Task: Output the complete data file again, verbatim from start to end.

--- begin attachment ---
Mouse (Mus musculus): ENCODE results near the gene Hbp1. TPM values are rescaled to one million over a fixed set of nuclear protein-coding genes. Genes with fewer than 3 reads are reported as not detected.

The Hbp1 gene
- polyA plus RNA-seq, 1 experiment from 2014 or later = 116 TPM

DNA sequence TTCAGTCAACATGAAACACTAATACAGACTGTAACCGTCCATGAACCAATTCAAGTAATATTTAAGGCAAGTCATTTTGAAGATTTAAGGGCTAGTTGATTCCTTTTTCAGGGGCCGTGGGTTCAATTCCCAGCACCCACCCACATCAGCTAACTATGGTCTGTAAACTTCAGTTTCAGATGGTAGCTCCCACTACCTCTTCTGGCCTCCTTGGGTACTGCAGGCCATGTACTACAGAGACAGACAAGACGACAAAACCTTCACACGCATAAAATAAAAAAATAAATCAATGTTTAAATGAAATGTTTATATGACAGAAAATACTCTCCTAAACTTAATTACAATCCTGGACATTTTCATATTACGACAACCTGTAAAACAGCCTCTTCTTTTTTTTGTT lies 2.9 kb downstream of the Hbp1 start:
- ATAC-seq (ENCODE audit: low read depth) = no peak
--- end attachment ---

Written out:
Mouse (Mus musculus): ENCODE results near the gene Hbp1. TPM values are rescaled to one million over a fixed set of nuclear protein-coding genes. Genes with fewer than 3 reads are reported as not detected.

The Hbp1 gene
- polyA plus RNA-seq, 1 experiment from 2014 or later = 116 TPM

DNA sequence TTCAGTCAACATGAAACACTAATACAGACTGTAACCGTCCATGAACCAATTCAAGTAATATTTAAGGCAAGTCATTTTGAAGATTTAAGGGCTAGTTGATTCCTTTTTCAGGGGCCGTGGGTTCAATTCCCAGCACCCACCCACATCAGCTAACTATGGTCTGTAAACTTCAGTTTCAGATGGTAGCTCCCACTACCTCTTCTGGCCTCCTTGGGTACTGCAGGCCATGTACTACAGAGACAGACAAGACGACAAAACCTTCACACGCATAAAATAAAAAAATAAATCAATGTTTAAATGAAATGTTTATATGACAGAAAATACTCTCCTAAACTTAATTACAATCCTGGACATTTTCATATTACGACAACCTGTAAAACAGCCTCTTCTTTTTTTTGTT lies 2.9 kb downstream of the Hbp1 start:
- ATAC-seq (ENCODE audit: low read depth) = no peak